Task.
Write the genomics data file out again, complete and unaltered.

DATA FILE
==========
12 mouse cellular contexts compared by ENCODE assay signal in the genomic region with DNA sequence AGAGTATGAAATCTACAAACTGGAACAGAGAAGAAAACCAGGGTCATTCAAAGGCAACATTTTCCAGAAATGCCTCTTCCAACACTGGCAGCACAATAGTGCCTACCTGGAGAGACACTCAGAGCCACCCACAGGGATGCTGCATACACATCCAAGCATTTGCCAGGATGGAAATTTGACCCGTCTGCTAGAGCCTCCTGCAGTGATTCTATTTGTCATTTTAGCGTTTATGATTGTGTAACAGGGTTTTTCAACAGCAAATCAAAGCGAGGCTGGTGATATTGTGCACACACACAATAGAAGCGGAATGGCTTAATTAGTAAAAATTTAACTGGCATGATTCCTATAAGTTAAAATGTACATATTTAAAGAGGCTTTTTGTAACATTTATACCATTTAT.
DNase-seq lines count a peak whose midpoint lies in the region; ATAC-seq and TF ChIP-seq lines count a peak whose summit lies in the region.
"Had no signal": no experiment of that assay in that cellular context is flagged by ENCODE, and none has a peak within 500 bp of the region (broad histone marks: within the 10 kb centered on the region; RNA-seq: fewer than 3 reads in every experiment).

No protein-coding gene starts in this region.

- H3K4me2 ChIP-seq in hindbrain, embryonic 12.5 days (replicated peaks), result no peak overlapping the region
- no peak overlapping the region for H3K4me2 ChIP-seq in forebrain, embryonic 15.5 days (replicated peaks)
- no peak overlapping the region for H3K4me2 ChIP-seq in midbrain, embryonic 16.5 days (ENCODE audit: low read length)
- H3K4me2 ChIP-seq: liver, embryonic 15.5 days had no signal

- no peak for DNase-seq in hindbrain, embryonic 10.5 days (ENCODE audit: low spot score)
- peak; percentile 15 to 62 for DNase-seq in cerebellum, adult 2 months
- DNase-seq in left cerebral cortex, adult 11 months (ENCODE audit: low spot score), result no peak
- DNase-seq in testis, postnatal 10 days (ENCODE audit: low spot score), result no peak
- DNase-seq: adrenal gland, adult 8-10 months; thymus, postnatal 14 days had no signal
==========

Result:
12 mouse cellular contexts compared by ENCODE assay signal in the genomic region with DNA sequence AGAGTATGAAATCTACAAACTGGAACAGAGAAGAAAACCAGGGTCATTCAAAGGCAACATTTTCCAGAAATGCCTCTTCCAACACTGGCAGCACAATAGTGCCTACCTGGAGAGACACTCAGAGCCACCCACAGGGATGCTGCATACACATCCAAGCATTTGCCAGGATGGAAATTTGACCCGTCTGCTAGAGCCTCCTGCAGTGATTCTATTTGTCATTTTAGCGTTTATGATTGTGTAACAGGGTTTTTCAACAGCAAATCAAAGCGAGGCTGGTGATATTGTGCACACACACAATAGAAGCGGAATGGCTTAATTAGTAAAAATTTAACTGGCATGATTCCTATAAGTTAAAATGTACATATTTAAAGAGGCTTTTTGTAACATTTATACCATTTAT.
DNase-seq lines count a peak whose midpoint lies in the region; ATAC-seq and TF ChIP-seq lines count a peak whose summit lies in the region.
"Had no signal": no experiment of that assay in that cellular context is flagged by ENCODE, and none has a peak within 500 bp of the region (broad histone marks: within the 10 kb centered on the region; RNA-seq: fewer than 3 reads in every experiment).

No protein-coding gene starts in this region.

- H3K4me2 ChIP-seq in hindbrain, embryonic 12.5 days (replicated peaks), result no peak overlapping the region
- no peak overlapping the region for H3K4me2 ChIP-seq in forebrain, embryonic 15.5 days (replicated peaks)
- no peak overlapping the region for H3K4me2 ChIP-seq in midbrain, embryonic 16.5 days (ENCODE audit: low read length)
- H3K4me2 ChIP-seq: liver, embryonic 15.5 days had no signal

- no peak for DNase-seq in hindbrain, embryonic 10.5 days (ENCODE audit: low spot score)
- peak; percentile 15 to 62 for DNase-seq in cerebellum, adult 2 months
- DNase-seq in left cerebral cortex, adult 11 months (ENCODE audit: low spot score), result no peak
- DNase-seq in testis, postnatal 10 days (ENCODE audit: low spot score), result no peak
- DNase-seq: adrenal gland, adult 8-10 months; thymus, postnatal 14 days had no signal